What Does “FDA Approved” Mean, and Who Can Use This Phrase?
(Thursday, May 19, 2022)
The phrase “FDA Approved” is used on the labels of many products, in many cases falsely to mislead the consumers’ perception of the quality of a given product. FDA released a consumer advisory last week to list, in plain language, the regulatory processes for all the products in regulates which should be widely used to educate consumers. The advisory lists basic concepts such as the fact that FDA does not “approve” physician offices, laboratories, or manufacturing facilities, even those manufacturing pharmaceutical products. Also, that while FDA reviews drugs, biologics, and some medical devices prior to their approval to market, it does not develop any of its own products. Similarly, FDA does not approve tobacco products, medical foods, cosmetics, infant formula, dietary supplements, food labels, but does approve food additives and color additives. The consumer advisory is a great resource to simplify explaining the applicable FDA processes to the lay person. Many of these basics are not obvious to even many physicians and pseudo-experts who tout the “FDA approved” labels loosely. So, next time someone tells you their product is “FDA approved” refer them to this page to close the conversation. It is ironic that in the year 2022, there are still a lot of misperceptions about what FDA regulates and how. It is very important for an average consumer to be aware of these simple facts and the only reliable unbiased agency to that is the FDA.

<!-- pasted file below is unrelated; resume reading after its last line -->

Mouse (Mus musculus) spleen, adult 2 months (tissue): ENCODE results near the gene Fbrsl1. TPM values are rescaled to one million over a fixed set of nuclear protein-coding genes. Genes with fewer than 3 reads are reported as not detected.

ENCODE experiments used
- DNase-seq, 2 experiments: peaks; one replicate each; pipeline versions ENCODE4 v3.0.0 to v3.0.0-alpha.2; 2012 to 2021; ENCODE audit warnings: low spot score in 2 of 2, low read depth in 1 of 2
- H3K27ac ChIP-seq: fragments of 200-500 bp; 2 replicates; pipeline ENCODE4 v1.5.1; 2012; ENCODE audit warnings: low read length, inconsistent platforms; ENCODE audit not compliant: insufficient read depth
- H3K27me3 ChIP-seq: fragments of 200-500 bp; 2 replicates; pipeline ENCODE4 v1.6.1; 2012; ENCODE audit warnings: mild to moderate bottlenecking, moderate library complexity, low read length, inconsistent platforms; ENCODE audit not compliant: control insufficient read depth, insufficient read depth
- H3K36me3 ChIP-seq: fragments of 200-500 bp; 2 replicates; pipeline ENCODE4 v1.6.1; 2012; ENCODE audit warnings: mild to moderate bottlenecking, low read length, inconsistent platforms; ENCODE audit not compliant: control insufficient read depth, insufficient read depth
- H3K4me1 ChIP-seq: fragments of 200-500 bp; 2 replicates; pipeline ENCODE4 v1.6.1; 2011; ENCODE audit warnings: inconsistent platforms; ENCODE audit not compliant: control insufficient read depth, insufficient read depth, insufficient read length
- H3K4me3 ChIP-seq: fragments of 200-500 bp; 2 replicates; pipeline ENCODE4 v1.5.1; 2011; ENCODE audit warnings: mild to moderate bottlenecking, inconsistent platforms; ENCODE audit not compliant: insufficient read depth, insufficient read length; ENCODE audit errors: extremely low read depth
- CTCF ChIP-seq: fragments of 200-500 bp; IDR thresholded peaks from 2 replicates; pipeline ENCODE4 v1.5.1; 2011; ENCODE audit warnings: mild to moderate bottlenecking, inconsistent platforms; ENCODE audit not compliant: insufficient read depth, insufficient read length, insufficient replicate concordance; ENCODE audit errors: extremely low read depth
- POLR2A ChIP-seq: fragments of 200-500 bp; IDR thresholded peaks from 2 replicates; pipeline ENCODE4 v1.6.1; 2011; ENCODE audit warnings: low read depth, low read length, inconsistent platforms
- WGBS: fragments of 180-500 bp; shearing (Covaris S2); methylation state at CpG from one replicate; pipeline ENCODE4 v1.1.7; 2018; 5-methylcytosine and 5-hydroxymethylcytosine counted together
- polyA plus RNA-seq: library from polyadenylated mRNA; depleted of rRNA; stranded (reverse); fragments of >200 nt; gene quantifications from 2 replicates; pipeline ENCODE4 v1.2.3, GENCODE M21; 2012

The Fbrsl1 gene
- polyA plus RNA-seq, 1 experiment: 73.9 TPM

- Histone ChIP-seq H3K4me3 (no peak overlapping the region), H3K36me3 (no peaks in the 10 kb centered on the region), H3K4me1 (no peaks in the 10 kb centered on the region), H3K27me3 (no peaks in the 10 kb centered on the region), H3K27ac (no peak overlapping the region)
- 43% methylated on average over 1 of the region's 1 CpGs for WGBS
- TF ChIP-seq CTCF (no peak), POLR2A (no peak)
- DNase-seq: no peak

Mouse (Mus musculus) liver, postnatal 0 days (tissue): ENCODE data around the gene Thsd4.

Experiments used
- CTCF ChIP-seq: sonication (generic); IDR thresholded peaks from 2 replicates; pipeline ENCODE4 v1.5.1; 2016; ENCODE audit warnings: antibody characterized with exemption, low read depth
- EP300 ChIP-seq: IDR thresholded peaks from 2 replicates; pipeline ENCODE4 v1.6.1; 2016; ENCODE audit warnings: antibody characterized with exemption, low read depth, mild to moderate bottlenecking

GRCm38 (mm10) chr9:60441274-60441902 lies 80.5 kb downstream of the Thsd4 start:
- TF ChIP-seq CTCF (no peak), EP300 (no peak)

Dr. Mukesh Kumar
Founder & CEO, FDAMap
Linkedin: Mukesh Kumar, PhD, RAC